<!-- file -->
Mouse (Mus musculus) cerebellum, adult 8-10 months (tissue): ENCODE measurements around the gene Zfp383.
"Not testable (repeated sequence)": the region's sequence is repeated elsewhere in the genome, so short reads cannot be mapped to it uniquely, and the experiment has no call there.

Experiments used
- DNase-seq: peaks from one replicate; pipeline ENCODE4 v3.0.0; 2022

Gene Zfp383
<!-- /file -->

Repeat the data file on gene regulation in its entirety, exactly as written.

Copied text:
Mouse (Mus musculus) cerebellum, adult 8-10 months (tissue): ENCODE measurements around the gene Zfp383.
"Not testable (repeated sequence)": the region's sequence is repeated elsewhere in the genome, so short reads cannot be mapped to it uniquely, and the experiment has no call there.

Experiments used
- DNase-seq: peaks from one replicate; pipeline ENCODE4 v3.0.0; 2022

Gene Zfp383